Almost three years ago, after Justin Trudeau led the Liberal Party to victory in the federal election, I wrote a column suggesting Canada’s strong friendship with Israel would continue unabated under the new government (From the Editor, November 9, 2015). Stephen Harper, then the outgoing prime minister, had often been lauded for his strong support of Israel.
Indeed, Canada and Israel have maintained strong ties since Trudeau became prime minister. Just a few months after taking office, Trudeau’s Liberals joined with the Conservatives in passing a motion strongly denouncing the anti-Israel boycott, divestment and sanctions (BDS) movement. In the debate, Liberal cabinet ministers denounced the BDS movement as a modern-day form of anti-Semitism. And, on May 28, a modernized and more comprehensive Canada-Israel Free Trade Agreement was announced by the two countries.
So while the relationship between Canada and Israel has remained strong, there have been a few “sore spots” in the relationship, which have troubled many in the Canadian Jewish community.
One is that the Trudeau government declined to follow the U.S. lead and move the Canadian Embassy in Israel from Tel Aviv to Jerusalem. That decision reflects the policy that “Canada considers the status of Jerusalem can be resolved only as part of a general settlement of the Palestinian-Israeli dispute. Canada does not recognize Israel’s unilateral annexation of East Jerusalem,” and that an Embassy move should only take place after a settlement has been reached.
Former prime minister Harper has since stated that Canada should follow the U.S. lead and move our Embassy to Jerusalem as well. However, Harper made no move to take that lead himself while he was in office from 2006 until 2015 – and the official policy on Jerusalem quoted above is unchanged from the Harper era.
Two other sore spots came up recently over Canada’s response to Palestinian deaths during the violent protests on Israel’s border with Gaza.
On May 16, Trudeau issued a statement condemning the use of excessive force against the demonstrators and the loss of life and injuries. Trudeau’s statement came in the wake of a Palestinian-Canadian doctor being wounded while treating injured Palestinians on the front lines in Gaza. Trudeau’s major sin of omission was that he failed to mention the role of Hamas, the terrorist organization that controls Gaza, in engineering the violence or that many of the Palestinians killed were actually Hamas terrorists.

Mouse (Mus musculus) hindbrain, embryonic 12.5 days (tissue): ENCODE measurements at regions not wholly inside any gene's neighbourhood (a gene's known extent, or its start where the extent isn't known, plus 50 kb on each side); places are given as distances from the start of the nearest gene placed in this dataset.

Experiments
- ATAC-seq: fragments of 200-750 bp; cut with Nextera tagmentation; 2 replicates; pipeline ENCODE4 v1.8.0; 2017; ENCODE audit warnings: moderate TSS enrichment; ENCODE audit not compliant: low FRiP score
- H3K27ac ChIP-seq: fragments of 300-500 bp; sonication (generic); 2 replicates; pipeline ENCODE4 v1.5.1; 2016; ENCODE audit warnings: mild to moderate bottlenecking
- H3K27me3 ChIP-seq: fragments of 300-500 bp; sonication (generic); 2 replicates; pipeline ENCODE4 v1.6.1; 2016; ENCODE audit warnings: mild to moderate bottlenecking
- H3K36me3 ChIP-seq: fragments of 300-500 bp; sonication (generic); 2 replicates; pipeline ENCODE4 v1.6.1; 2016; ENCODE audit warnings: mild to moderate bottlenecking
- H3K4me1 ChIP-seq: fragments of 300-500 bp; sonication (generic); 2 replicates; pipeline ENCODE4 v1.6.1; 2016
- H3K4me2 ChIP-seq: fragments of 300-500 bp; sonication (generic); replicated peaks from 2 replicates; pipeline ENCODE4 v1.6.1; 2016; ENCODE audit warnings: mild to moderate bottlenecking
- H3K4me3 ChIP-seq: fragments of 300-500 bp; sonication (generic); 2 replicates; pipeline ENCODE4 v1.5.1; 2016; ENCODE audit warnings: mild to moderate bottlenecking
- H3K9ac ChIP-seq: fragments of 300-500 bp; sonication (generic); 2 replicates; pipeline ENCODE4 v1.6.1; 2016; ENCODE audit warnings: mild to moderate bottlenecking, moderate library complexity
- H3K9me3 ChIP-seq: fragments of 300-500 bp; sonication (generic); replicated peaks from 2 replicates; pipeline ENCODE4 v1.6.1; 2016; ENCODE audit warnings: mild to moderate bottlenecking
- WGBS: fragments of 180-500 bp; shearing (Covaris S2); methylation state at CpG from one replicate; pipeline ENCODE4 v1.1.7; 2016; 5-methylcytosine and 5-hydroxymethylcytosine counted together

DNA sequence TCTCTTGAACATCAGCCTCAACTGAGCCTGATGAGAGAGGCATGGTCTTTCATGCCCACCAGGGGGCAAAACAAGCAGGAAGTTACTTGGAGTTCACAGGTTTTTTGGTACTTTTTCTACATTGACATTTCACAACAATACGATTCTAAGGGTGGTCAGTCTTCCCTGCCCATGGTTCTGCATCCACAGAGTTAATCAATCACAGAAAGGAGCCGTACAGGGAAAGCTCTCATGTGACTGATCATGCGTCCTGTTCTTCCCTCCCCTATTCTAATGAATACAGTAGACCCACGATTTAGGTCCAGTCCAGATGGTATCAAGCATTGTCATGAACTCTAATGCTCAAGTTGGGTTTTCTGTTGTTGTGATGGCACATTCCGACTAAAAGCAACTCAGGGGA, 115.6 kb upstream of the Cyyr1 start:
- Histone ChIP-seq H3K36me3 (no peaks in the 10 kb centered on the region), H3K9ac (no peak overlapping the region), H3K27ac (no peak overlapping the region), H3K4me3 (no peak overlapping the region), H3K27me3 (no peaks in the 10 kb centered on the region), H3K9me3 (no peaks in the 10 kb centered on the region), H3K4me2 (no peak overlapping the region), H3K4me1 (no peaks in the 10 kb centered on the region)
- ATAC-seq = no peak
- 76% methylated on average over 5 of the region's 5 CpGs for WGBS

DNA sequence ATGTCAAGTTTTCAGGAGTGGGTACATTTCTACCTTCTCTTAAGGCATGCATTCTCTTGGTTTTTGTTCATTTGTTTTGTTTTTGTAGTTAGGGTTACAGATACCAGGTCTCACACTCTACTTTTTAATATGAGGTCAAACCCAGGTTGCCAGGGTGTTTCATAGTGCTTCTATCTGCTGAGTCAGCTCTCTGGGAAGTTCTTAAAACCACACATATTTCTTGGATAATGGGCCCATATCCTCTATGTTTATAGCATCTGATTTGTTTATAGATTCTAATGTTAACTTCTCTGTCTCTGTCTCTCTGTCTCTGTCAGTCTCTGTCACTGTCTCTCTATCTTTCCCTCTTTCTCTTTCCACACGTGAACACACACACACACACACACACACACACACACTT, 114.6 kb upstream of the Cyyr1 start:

Then, on June 13, Canada abstained from a United Nations General Assembly vote condemning Israel for the violence in Gaza. The vote passed by a margin of 120-8 with Canada being one of 45 countries that abstained. (Canada did however support a failed U.S. amendment that would have recognized the role of Hamas and its ongoing campaign of rocket attacks in the conflict.)
There was a not-unjustified feeling among many in the community that Canada abstained rather than voted against the resolution condemning Israel because of Canada’s campaign to win one of the temporary seats on the UN Security Council in 2021. Canada’s support for Israel was seen as a reason it failed to win a seat in 2010. If that was the motivation, I doubt that an abstention will be seen as enough for the overwhelming anti-Israel bloc at the UN.
Disturbed by Trudeau’s statement and the UN abstention, the Centre for Israel and Jewish Affairs (CIJA) arranged a meeting with the prime minister on July 5.
After the meeting CIJA CEO Shimon Koffler Fogel issued a statement saying, “The discussion was frank, constructive, and encouraging. The prime minister was very receptive and responsive to the issues we raised. He absolutely recognized the destructive role played by Hamas. He expressed full confidence in Israel’s capacity and will to hold its troops to a high ethical standard, rather than be singled out for an inherently biased international investigation. And he reaffirmed Canada’s support for Israel, and committed to be more vigilant in countering anti-Israel resolutions at the UN.”
Although we’ll have to see how future developments unfold, I would certainly feel encouraged by the results of the July 5 meeting.